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181 days

181 days of wine, which were as follows...

Notes on virtually every wine tasted over 181 consecutive days, and on 100% of wines opened with meals. I documented what I tasted for my own personal record but others may find the results useful. I appreciate wine in the context most people around the world do - at the dinner table rather than in the tasting room. Thanks to friends who made drinking all this wine possible and spat out only bad wine.
Mar 8 '11
March 8
Cooking with friends
Torres Viña Sol Catalunya 08
This white wine made from the Parellada grape is a big yes - so fragrant and lovely and lively.
For much less than $10 a bottle, it’s a wonder that this wine makes any profit at all. But I won’t go on record for ever questioning the Torres empire.
Fontanafredda Barolo 04
Food-friendly, but not necessarily priced at a food-friendly rate. If I had this bottle every time I cooked at home, it’d be Kraft dinners and wieners from now on. Of course, at the price it sells, it is still the cheapest of the cheap Barolos.
For lovers of Pinot. Pale looking, with a slight whiff redolent of undergrowth and spice. Like most Nebbiolo I’ve had, it nurtures your meal over the long haul — it’s medium-bodied, with arcs of acid and it’s got some umami to it. I really do think umami when I taste Nebbiolo, though it’s a term used for food, and used inconsistently at that (because there is still a lot of disagreement about how to best translate the Japanese word). Perhaps the best wine tasting term to convey what I mean is complexity. And maybe complex is in the running for what umami really means.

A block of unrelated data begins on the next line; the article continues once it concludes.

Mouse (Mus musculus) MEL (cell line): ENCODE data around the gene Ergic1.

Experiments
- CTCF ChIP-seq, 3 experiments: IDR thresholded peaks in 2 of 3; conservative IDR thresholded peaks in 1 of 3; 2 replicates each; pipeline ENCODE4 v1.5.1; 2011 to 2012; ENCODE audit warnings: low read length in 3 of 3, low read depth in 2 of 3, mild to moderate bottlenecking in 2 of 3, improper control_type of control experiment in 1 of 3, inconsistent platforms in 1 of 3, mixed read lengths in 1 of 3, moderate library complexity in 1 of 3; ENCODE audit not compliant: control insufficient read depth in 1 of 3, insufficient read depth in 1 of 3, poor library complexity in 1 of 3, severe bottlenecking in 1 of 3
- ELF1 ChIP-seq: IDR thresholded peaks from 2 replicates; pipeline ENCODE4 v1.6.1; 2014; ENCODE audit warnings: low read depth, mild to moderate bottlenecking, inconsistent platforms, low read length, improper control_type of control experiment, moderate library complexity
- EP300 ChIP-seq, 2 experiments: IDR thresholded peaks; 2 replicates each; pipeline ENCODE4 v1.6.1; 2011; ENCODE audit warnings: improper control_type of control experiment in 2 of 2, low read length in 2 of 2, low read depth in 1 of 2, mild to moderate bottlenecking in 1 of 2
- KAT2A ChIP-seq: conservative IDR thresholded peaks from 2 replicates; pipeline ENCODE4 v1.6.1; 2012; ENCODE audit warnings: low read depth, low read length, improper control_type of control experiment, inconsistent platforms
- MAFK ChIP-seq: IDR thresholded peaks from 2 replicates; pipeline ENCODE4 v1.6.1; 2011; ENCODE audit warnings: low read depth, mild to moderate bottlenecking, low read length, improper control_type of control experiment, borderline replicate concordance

March 8

Cooking with friends

Torres Viña Sol Catalunya 08

This white wine made from the Parellada grape is a big yes - so fragrant and lovely and lively.

For much less than $10 a bottle, it’s a wonder that this wine makes any profit at all. But I won’t go on record for ever questioning the Torres empire.

Fontanafredda Barolo 04

Food-friendly, but not necessarily priced at a food-friendly rate. If I had this bottle every time I cooked at home, it’d be Kraft dinners and wieners from now on. Of course, at the price it sells, it is still the cheapest of the cheap Barolos.

For lovers of Pinot. Pale looking, with a slight whiff redolent of undergrowth and spice. Like most Nebbiolo I’ve had, it nurtures your meal over the long haul — it’s medium-bodied, with arcs of acid and it’s got some umami to it. I really do think umami when I taste Nebbiolo, though it’s a term used for food, and used inconsistently at that (because there is still a lot of disagreement about how to best translate the Japanese word). Perhaps the best wine tasting term to convey what I mean is complexity. And maybe complex is in the running for what umami really means.

  1. 181days posted this